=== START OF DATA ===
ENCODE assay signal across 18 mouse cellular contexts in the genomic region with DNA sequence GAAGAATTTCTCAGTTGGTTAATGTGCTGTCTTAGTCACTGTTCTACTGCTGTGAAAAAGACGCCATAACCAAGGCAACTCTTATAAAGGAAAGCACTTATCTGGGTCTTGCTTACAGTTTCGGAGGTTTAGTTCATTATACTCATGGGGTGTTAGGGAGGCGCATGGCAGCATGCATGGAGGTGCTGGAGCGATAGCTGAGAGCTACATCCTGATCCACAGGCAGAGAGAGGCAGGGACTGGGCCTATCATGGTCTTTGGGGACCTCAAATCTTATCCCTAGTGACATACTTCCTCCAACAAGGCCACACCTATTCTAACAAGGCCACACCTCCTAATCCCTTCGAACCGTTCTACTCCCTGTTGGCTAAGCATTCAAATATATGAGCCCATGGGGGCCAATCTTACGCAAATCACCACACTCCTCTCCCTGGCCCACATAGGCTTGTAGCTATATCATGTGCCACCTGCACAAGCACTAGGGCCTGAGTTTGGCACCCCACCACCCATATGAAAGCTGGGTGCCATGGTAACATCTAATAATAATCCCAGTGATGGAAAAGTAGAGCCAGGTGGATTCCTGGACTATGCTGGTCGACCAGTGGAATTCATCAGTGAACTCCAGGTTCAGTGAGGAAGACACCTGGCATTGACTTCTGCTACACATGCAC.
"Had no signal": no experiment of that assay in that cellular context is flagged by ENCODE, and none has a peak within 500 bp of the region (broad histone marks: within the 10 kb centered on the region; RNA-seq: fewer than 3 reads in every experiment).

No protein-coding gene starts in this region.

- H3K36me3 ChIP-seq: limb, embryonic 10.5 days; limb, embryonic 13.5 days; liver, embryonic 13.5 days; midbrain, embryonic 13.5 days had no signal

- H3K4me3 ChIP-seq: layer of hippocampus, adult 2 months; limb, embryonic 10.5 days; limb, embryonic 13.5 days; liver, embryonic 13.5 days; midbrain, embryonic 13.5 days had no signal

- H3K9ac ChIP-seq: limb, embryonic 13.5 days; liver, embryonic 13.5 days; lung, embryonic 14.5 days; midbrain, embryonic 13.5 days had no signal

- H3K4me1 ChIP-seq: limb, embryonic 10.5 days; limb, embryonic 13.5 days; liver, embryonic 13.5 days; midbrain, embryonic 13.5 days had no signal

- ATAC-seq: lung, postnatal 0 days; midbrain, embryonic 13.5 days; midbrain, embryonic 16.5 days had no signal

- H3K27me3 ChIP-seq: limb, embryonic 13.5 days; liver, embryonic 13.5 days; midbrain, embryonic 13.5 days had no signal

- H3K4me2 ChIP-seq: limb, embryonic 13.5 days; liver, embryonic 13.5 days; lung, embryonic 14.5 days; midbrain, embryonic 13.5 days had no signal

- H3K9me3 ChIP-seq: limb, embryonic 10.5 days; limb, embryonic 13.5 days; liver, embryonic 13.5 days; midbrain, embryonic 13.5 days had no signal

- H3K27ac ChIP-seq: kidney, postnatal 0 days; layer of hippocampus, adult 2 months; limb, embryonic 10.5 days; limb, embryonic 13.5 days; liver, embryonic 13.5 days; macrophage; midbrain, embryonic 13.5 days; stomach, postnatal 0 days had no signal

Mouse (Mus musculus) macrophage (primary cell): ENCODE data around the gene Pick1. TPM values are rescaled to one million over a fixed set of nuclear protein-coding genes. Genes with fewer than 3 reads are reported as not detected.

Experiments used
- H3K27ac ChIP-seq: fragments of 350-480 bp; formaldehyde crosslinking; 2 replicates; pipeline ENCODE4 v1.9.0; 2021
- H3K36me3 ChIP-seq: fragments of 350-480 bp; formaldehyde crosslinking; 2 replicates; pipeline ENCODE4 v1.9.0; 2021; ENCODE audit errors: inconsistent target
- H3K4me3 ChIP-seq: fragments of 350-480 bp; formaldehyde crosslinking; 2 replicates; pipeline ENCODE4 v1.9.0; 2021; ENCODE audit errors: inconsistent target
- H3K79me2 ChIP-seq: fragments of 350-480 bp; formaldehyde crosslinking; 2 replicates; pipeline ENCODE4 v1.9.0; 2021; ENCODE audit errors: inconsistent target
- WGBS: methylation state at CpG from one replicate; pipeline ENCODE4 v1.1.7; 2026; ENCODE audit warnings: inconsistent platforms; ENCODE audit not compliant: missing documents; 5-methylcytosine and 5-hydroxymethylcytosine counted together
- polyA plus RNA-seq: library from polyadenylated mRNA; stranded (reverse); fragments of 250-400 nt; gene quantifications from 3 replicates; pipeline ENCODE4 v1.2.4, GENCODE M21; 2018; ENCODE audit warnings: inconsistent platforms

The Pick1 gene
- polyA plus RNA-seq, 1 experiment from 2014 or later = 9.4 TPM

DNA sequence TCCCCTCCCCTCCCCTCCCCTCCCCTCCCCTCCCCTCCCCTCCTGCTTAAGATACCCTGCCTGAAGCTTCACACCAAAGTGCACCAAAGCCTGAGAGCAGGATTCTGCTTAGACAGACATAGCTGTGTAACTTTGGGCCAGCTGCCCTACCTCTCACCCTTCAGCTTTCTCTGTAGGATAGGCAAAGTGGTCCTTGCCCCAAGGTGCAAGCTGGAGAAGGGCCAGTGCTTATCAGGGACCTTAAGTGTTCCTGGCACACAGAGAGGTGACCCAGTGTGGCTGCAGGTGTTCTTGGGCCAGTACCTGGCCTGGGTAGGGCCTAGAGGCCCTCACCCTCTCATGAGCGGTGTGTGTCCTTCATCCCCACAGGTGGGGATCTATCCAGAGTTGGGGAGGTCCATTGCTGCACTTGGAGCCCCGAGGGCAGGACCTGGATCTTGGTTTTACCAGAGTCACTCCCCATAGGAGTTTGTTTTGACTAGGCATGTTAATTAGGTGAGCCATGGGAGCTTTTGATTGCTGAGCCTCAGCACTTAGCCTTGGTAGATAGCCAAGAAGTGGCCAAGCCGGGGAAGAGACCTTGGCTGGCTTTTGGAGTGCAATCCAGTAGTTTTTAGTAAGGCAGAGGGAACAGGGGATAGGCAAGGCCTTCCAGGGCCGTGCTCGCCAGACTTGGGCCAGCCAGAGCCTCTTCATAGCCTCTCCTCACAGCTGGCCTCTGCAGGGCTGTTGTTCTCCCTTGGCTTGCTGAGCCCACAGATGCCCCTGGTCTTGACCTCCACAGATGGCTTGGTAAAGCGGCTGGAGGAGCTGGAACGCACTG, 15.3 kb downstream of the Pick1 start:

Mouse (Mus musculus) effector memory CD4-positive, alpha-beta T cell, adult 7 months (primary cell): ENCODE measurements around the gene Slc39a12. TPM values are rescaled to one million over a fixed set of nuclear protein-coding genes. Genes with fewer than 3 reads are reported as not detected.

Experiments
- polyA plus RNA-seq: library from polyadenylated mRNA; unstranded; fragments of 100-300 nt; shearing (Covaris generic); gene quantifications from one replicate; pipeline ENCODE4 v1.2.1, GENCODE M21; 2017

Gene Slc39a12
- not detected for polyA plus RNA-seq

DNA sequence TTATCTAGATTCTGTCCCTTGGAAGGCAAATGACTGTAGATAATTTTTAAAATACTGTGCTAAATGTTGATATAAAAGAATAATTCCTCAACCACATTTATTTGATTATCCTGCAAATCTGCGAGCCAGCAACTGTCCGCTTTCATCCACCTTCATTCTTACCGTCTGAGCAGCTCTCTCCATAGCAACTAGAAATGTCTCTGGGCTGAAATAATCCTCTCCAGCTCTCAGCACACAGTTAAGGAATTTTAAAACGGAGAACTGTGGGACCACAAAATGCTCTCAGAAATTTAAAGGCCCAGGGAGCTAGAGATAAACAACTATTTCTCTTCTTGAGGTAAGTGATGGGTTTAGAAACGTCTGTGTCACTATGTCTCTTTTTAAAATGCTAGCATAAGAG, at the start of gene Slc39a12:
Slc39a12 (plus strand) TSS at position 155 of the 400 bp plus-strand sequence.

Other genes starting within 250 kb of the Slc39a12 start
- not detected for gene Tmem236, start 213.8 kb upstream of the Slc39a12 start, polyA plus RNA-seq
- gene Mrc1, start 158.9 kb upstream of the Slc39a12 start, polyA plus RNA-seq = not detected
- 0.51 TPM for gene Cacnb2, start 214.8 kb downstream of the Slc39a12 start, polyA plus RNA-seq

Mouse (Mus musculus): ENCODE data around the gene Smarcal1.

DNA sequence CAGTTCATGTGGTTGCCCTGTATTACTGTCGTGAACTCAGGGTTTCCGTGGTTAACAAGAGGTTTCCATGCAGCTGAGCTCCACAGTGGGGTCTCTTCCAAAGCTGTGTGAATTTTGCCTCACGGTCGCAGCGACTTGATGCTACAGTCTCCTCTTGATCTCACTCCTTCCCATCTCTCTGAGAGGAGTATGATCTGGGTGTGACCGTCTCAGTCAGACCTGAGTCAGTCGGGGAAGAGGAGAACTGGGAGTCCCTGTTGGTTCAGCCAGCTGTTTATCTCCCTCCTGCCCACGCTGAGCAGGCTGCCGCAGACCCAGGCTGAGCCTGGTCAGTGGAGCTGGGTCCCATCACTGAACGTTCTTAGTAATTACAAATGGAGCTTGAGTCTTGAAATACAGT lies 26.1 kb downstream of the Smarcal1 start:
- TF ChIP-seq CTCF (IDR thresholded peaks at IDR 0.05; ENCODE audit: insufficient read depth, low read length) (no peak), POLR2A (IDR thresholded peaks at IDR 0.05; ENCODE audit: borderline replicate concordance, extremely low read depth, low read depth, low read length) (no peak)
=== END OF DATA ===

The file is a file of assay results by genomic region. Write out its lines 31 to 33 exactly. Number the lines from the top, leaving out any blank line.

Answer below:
Other genes starting within 250 kb of the Slc39a12 start
- not detected for gene Tmem236, start 213.8 kb upstream of the Slc39a12 start, polyA plus RNA-seq
- gene Mrc1, start 158.9 kb upstream of the Slc39a12 start, polyA plus RNA-seq = not detected